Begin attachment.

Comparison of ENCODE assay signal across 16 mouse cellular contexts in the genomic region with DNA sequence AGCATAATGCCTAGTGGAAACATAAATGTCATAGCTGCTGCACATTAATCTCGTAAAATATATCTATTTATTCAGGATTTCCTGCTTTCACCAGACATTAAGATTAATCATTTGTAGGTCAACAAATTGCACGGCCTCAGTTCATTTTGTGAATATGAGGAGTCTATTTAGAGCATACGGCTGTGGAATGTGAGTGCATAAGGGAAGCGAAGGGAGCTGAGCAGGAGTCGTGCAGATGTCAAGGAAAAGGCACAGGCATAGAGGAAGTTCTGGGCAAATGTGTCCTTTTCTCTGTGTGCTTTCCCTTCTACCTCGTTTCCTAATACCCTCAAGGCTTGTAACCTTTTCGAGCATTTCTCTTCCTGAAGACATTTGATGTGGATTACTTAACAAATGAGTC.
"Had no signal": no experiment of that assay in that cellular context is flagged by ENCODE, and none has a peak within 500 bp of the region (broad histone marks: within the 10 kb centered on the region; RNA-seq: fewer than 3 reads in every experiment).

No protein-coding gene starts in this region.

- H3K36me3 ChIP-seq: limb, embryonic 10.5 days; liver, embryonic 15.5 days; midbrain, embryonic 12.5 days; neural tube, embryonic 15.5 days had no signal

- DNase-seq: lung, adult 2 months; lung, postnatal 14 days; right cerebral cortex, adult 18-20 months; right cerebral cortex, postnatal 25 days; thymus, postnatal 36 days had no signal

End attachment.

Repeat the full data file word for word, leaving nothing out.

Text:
Comparison of ENCODE assay signal across 16 mouse cellular contexts in the genomic region with DNA sequence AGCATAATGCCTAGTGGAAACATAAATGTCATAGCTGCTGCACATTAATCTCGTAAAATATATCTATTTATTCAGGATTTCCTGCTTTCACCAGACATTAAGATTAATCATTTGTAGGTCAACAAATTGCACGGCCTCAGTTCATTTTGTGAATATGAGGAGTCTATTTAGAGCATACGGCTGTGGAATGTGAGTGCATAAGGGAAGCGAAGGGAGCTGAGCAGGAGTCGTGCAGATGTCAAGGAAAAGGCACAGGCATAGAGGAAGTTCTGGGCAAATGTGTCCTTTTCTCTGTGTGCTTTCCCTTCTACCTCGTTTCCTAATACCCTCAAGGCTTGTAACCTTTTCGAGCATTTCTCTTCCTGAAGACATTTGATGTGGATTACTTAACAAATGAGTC.
"Had no signal": no experiment of that assay in that cellular context is flagged by ENCODE, and none has a peak within 500 bp of the region (broad histone marks: within the 10 kb centered on the region; RNA-seq: fewer than 3 reads in every experiment).

No protein-coding gene starts in this region.

- H3K36me3 ChIP-seq: limb, embryonic 10.5 days; liver, embryonic 15.5 days; midbrain, embryonic 12.5 days; neural tube, embryonic 15.5 days had no signal

- DNase-seq: lung, adult 2 months; lung, postnatal 14 days; right cerebral cortex, adult 18-20 months; right cerebral cortex, postnatal 25 days; thymus, postnatal 36 days had no signal